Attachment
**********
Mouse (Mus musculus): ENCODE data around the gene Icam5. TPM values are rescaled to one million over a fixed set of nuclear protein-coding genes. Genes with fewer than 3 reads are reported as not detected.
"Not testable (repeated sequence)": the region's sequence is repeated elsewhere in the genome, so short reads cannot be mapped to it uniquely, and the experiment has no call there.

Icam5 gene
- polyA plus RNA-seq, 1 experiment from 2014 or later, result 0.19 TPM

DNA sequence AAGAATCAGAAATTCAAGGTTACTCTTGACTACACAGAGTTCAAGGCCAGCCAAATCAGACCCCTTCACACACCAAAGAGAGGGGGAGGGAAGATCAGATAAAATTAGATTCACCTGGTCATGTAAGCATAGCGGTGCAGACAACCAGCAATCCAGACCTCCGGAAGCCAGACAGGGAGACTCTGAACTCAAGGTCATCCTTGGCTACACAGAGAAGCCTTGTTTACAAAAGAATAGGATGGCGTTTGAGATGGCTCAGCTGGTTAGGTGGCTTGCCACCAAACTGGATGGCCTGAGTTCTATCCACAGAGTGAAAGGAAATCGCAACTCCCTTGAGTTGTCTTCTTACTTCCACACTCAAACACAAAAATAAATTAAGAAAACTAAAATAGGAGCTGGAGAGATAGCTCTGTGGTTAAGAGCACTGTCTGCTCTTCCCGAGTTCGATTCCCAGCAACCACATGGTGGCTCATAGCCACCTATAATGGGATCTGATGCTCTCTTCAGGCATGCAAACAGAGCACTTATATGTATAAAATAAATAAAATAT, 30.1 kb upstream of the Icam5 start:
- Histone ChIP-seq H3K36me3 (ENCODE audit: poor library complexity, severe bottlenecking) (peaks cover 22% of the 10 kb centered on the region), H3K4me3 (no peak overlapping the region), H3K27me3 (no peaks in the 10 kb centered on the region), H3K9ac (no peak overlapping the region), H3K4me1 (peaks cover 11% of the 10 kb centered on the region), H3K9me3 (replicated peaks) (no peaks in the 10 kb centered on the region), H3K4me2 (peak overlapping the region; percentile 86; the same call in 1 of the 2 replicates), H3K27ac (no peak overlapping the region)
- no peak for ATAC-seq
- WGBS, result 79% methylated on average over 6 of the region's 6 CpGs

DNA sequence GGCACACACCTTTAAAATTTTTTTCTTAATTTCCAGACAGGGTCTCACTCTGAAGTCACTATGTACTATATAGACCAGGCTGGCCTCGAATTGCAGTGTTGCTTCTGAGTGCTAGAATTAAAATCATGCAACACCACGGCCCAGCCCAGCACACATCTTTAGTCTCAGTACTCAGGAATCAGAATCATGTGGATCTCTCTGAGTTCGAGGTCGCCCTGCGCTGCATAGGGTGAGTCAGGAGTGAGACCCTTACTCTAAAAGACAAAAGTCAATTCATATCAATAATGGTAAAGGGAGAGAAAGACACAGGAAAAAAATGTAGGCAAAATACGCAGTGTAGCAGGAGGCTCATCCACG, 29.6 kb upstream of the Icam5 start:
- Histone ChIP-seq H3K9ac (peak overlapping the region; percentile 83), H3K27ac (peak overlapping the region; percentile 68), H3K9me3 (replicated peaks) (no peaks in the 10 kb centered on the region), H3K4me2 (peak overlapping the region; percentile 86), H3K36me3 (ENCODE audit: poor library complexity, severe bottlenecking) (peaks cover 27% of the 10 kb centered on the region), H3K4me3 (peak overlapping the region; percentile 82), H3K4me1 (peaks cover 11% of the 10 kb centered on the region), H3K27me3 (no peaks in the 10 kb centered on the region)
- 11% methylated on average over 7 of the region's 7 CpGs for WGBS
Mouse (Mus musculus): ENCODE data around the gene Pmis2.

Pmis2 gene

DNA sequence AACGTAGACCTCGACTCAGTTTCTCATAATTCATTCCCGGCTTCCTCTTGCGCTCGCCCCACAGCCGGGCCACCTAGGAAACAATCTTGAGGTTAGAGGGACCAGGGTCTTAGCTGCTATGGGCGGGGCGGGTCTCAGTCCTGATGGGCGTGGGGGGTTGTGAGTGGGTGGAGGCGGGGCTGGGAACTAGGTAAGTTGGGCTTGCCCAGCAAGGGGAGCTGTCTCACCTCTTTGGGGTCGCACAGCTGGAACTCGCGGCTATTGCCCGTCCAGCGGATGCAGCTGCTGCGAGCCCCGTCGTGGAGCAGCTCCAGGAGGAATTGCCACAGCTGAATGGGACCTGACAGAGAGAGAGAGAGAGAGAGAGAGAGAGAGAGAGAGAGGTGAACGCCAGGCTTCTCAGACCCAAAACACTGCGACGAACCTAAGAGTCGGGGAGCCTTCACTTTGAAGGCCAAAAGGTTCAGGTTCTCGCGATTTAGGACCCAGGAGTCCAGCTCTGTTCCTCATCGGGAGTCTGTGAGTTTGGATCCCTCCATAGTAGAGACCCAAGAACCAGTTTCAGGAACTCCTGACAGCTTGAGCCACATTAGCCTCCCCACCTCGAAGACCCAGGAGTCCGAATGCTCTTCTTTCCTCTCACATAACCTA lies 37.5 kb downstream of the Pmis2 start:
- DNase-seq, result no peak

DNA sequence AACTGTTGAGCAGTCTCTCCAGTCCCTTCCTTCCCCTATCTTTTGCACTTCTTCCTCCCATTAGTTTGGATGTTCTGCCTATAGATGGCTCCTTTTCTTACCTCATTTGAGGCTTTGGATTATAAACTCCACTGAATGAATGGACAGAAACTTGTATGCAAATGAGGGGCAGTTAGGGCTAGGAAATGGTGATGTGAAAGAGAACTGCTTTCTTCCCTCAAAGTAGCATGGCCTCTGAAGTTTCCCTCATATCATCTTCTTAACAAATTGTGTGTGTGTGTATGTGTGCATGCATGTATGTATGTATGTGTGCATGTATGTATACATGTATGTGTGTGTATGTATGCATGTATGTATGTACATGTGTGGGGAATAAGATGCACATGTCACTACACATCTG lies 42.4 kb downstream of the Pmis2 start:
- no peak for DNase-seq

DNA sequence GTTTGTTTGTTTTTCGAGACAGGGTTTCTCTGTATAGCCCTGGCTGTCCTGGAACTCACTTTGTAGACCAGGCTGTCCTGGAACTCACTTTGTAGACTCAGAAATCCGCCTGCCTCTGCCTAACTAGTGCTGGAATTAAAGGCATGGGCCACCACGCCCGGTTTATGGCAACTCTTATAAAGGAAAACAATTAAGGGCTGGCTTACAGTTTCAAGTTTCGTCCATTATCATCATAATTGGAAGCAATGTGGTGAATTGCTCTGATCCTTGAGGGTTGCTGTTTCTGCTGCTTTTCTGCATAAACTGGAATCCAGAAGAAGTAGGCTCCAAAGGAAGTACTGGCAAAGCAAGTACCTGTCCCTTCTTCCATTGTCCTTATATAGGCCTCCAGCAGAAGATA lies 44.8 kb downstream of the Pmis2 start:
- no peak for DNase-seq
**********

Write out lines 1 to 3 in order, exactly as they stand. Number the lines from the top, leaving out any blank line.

Mouse (Mus musculus): ENCODE data around the gene Icam5. TPM values are rescaled to one million over a fixed set of nuclear protein-coding genes. Genes with fewer than 3 reads are reported as not detected.
"Not testable (repeated sequence)": the region's sequence is repeated elsewhere in the genome, so short reads cannot be mapped to it uniquely, and the experiment has no call there.

Icam5 gene